Immigration Emerges As Key Issue For Some Iowa Voters
Campaign buses loaded with Republican presidential hopefuls and their entourages are rolling across Iowa as the candidates hope some face time with GOP voters will help boost their chances in the Jan. 3 caucuses.
The main issue for many Iowa voters is the economy. But there's a sleeper issue emerging: immigration reform.
Iowa's Hispanic population is surging and Republican candidates are struggling with how best to deal with voter concerns.
In Muscatine, Iowa, there's nothing exotic about the family-style restaurant — just big plates heaping with hearty food. It's open for breakfast, lunch and dinner, seven days a week. And owner Nick Filiz says everyone here seems to be listening closely to the Republican presidential candidates.
"I'm myself all considering but ... I haven't made [up] my mind," says Filiz. He says that many of his customers, too, tell him they have yet to settle on a choice.
"With politicians, there's always a lot of promise. That's a very obvious thing. But who will get the job done. That is the main question," he says.
Filiz immigrated from Turkey, legally, more than 30 years ago and he says the issue of immigration reform is a big one in this part of eastern Iowa. Statewide, the Hispanic population has almost doubled over the last decade and is now up to 5 percent overall.
That growth is concentrated in some towns and counties where Mexican and Central American immigrants fill jobs in meat-packing and poultry plants, factories and farming. In Muscatine county, the Hispanic population is now 16 percent and growing.
And for some employers such as Filiz, the lack of any immigration policy reform in Washington is frustrating.
"In the restaurant business especially, you know, you get a lot of undocumented aliens," Filiz says. "I'd like to see that be solved the right way, you know?"
Filiz is a registered independent who says he will vote in the Jan. 3 Republican caucus. He favors a path to citizenship for some illegal immigrants, similar to what was done under President Reagan in the 1980s.
But among Republicans in Iowa, that position is the exception and not the rule.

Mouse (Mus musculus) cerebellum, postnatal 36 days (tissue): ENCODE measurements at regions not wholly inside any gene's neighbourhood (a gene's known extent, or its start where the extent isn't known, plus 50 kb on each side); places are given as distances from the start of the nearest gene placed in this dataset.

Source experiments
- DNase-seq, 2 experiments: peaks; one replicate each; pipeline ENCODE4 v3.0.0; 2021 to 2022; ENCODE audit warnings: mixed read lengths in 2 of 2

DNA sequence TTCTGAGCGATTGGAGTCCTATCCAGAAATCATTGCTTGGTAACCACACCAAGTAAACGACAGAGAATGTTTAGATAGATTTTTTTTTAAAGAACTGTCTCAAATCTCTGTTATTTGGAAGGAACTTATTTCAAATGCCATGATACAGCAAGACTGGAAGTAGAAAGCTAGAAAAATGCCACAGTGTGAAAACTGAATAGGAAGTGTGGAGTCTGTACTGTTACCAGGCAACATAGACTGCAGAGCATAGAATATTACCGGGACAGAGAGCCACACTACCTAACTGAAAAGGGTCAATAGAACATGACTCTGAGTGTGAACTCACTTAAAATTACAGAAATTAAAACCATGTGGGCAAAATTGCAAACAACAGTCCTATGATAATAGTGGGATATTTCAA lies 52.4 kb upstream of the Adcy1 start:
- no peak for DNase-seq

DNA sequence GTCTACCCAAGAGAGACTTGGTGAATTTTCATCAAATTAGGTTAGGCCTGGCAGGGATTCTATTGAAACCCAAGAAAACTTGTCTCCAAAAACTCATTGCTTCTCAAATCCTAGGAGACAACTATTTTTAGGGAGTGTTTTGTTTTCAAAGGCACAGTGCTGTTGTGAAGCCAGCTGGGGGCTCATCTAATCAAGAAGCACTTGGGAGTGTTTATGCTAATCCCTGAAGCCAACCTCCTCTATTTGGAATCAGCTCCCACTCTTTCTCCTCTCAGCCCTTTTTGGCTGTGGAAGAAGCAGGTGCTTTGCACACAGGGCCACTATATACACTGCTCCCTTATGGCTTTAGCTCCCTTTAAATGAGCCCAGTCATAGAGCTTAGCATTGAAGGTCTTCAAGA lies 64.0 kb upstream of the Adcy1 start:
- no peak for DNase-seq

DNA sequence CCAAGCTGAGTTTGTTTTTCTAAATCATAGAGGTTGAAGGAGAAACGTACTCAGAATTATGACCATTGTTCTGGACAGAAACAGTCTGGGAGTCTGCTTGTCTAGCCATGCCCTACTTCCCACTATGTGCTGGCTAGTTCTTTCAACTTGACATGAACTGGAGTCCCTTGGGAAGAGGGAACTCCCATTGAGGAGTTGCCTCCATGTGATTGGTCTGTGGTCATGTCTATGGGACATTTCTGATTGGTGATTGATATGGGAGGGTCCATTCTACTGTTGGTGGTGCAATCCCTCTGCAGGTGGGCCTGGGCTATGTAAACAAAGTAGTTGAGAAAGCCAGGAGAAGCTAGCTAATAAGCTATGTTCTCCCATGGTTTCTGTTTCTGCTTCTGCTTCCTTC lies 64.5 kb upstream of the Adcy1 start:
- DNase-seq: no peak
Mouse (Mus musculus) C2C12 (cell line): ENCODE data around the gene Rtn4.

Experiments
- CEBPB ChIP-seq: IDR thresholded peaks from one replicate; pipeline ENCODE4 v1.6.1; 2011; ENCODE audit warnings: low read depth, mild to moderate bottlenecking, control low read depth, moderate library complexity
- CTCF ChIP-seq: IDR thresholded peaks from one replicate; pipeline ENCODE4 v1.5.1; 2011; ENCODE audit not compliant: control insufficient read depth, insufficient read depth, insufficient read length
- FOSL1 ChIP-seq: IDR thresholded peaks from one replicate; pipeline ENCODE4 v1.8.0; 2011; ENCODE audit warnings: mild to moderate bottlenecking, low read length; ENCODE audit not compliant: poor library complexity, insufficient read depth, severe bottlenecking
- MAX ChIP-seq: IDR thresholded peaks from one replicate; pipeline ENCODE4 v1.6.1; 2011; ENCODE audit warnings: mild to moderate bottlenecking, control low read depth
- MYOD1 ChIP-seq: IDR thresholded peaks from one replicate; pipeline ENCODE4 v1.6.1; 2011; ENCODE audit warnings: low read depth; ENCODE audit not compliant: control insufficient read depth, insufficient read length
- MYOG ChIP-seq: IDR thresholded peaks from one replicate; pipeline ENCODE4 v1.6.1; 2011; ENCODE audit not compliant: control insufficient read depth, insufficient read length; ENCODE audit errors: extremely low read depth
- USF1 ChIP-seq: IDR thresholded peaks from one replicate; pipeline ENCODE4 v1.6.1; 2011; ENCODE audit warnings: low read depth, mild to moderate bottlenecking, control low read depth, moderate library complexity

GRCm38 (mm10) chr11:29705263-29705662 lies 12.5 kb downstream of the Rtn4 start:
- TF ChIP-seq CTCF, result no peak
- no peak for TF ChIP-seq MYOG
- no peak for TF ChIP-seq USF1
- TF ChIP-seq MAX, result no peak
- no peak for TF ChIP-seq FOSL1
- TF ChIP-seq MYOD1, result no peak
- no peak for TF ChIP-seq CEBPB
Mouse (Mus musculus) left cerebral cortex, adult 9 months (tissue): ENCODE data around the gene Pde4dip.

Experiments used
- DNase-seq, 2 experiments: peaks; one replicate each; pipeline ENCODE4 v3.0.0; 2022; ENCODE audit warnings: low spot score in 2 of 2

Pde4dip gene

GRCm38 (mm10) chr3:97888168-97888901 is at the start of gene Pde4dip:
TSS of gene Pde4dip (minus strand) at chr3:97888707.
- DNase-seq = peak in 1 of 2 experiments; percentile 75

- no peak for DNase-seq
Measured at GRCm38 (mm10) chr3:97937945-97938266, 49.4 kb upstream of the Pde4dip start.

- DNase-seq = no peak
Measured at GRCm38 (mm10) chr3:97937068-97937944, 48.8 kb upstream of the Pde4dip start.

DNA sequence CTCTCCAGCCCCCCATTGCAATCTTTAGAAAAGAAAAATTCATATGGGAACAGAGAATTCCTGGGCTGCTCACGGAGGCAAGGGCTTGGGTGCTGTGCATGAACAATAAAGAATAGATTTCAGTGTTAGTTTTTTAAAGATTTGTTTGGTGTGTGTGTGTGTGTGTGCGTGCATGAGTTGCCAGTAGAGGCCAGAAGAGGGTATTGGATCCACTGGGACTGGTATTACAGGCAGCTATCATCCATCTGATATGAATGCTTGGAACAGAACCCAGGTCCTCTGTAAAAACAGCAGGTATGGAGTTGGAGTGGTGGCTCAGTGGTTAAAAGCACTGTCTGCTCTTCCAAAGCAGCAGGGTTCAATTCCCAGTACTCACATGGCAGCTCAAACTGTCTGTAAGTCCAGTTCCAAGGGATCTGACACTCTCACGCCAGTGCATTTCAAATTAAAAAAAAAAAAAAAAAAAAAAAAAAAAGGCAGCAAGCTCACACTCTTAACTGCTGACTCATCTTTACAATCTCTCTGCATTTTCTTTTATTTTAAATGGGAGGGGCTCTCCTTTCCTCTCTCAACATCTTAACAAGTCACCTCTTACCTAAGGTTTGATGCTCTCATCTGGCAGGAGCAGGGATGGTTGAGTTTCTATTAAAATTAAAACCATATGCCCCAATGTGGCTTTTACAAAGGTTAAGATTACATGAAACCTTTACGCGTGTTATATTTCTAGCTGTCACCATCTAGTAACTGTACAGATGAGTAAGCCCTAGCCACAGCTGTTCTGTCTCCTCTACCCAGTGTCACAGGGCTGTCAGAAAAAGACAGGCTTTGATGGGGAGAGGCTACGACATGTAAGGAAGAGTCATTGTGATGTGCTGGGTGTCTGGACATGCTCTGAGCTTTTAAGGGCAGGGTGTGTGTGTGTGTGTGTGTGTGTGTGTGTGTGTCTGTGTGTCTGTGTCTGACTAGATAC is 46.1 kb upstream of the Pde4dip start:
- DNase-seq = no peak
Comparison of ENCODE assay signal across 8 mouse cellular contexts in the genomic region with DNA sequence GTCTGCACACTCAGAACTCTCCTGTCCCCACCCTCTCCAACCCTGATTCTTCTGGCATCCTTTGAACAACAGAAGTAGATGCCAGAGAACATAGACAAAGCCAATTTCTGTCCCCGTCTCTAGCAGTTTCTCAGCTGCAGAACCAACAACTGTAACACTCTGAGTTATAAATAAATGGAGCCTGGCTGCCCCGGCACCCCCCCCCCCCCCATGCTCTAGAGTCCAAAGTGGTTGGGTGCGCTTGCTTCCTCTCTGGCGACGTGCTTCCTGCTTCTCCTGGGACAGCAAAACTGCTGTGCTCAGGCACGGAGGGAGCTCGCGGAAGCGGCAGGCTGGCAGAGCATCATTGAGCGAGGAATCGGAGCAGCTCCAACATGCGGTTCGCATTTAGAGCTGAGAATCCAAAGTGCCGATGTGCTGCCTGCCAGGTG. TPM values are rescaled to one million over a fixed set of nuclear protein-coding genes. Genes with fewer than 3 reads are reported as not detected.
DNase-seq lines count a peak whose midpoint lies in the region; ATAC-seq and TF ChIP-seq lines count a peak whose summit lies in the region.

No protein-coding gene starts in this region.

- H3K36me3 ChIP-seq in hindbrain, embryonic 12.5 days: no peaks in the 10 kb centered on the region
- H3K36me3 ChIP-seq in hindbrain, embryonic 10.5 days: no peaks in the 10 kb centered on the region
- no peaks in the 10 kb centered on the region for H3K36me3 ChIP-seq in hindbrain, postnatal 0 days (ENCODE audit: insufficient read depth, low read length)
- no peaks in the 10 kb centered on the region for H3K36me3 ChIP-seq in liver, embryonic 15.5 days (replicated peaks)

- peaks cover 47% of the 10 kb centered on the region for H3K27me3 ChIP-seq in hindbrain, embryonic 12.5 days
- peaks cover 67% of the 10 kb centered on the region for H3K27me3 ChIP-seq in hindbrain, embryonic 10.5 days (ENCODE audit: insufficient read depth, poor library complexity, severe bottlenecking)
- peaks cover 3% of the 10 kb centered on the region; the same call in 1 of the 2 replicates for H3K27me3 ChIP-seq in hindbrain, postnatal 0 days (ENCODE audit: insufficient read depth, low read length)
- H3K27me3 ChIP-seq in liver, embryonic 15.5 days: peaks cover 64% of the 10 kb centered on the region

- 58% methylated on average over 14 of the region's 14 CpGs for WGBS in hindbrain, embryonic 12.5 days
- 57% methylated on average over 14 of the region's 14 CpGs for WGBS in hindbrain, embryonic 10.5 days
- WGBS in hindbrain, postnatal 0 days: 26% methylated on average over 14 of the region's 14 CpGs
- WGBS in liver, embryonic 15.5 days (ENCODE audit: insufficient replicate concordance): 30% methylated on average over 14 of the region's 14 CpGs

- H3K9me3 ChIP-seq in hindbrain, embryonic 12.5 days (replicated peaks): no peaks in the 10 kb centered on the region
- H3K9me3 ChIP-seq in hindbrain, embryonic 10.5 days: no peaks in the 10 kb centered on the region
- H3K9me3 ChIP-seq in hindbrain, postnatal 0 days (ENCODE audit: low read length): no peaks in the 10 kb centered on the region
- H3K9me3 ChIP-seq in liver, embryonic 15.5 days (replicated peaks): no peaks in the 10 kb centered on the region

"I think that people that aren't legal here need to be sent back," says Miles Reiner, a 33-year-old fork lift driver from Muscatine, who's undecided about who he'll vote for. To Reiner, immigration is an important issue.
His feelings are echoed by retiree Bob Lamb. "Yeah, they should deport 'em if they don't come in legally," Lamb says. "They take our... they get unemployment, they get welfare, and they pay nothing and they just keep givin' to 'em. That's the way I feel about it."
The federal raid of a meat-packing plant in Postville, Iowa in 2008 — the country's biggest such raid to date — has heightened awareness of the illegal immigration issue here.
So many GOP voters have a hard time with positions such as former House Speaker Newt Gingrich's, who called for a path to legalized status for some illegal immigrants in a debate in November.
"If you've been here 25 years and you've got three kids and two grandkids, you've been paying taxes and obeying the law, you belong to a local church, I don't think we're going to separate you from your family, uproot you forcefully and kick you out," Gingrich said then.
Also not sitting well with some Iowa voters is Texas Gov. Rick Perry's defense, in another debate, of his support of in-state tuition rates for the children of illegal immigrants.
"But if you say that we should not educate children who have come into our state for no other reason than they've been brought there, I don't think you have a heart," Perry said at the time.
"And conservatives really didn't like that," says University of Iowa political science professor Tim Hagle, who explains that Republicans don't like being called heartless by one of their own. Nevertheless, he says most Republicans in Iowa don't like any policy that could seem to reward illegal behavior.
But he also notes that hard-line stances, such as that taken by Rep. Michele Bachmann, haven't really helped presidential hopefuls.
"Candidates can probably get by with fairly unspecific — not to say vague, but just unspecific — saying something along the lines of, 'we need to secure the border,'" Hagle says.
In other words, Hagle says, the right position on immigration won't likely win a candidate Iowa, but the wrong position could certainly hurt.